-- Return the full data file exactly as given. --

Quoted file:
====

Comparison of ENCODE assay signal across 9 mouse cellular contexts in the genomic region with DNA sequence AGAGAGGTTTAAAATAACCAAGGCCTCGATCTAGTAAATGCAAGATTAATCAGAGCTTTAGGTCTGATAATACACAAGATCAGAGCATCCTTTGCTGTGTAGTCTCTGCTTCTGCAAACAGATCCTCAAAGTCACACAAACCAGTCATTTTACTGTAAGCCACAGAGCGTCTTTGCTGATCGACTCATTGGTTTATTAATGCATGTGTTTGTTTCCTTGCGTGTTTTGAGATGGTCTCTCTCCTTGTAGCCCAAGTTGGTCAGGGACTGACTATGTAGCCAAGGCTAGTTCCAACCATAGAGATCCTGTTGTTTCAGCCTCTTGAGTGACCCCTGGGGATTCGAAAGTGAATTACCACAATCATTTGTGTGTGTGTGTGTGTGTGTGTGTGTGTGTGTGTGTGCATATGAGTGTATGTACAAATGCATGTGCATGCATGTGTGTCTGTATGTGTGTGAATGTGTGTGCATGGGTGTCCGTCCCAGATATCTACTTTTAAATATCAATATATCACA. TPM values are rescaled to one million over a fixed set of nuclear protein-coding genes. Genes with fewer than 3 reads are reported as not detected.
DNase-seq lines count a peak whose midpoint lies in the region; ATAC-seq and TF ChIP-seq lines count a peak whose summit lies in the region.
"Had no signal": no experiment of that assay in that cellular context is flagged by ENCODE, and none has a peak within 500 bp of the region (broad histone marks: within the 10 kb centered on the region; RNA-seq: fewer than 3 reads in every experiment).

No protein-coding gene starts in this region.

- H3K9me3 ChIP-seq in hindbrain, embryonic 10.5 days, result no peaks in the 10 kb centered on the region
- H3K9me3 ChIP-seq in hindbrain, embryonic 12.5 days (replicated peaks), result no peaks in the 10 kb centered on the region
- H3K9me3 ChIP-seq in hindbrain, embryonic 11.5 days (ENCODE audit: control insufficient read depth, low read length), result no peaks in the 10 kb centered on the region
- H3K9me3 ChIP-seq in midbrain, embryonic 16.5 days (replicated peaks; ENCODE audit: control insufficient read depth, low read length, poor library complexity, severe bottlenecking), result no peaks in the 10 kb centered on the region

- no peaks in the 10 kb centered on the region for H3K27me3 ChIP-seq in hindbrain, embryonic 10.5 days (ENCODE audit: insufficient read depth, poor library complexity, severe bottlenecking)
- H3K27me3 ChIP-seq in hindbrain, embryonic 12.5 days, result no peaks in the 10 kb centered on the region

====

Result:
Comparison of ENCODE assay signal across 9 mouse cellular contexts in the genomic region with DNA sequence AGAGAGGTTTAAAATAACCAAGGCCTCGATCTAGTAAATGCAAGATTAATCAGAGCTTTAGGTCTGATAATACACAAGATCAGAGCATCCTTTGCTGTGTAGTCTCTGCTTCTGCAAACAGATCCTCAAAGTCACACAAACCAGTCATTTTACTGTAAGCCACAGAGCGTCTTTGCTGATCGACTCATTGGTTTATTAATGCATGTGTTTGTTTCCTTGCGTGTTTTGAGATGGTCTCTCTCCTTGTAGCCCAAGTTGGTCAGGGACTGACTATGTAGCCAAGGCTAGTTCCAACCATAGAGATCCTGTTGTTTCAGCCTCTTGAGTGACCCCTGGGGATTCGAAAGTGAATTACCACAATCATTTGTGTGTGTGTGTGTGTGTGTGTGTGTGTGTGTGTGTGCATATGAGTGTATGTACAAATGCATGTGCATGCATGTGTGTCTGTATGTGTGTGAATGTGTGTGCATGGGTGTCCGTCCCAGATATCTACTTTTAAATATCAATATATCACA. TPM values are rescaled to one million over a fixed set of nuclear protein-coding genes. Genes with fewer than 3 reads are reported as not detected.
DNase-seq lines count a peak whose midpoint lies in the region; ATAC-seq and TF ChIP-seq lines count a peak whose summit lies in the region.
"Had no signal": no experiment of that assay in that cellular context is flagged by ENCODE, and none has a peak within 500 bp of the region (broad histone marks: within the 10 kb centered on the region; RNA-seq: fewer than 3 reads in every experiment).

No protein-coding gene starts in this region.

- H3K9me3 ChIP-seq in hindbrain, embryonic 10.5 days, result no peaks in the 10 kb centered on the region
- H3K9me3 ChIP-seq in hindbrain, embryonic 12.5 days (replicated peaks), result no peaks in the 10 kb centered on the region
- H3K9me3 ChIP-seq in hindbrain, embryonic 11.5 days (ENCODE audit: control insufficient read depth, low read length), result no peaks in the 10 kb centered on the region
- H3K9me3 ChIP-seq in midbrain, embryonic 16.5 days (replicated peaks; ENCODE audit: control insufficient read depth, low read length, poor library complexity, severe bottlenecking), result no peaks in the 10 kb centered on the region

- no peaks in the 10 kb centered on the region for H3K27me3 ChIP-seq in hindbrain, embryonic 10.5 days (ENCODE audit: insufficient read depth, poor library complexity, severe bottlenecking)
- H3K27me3 ChIP-seq in hindbrain, embryonic 12.5 days, result no peaks in the 10 kb centered on the region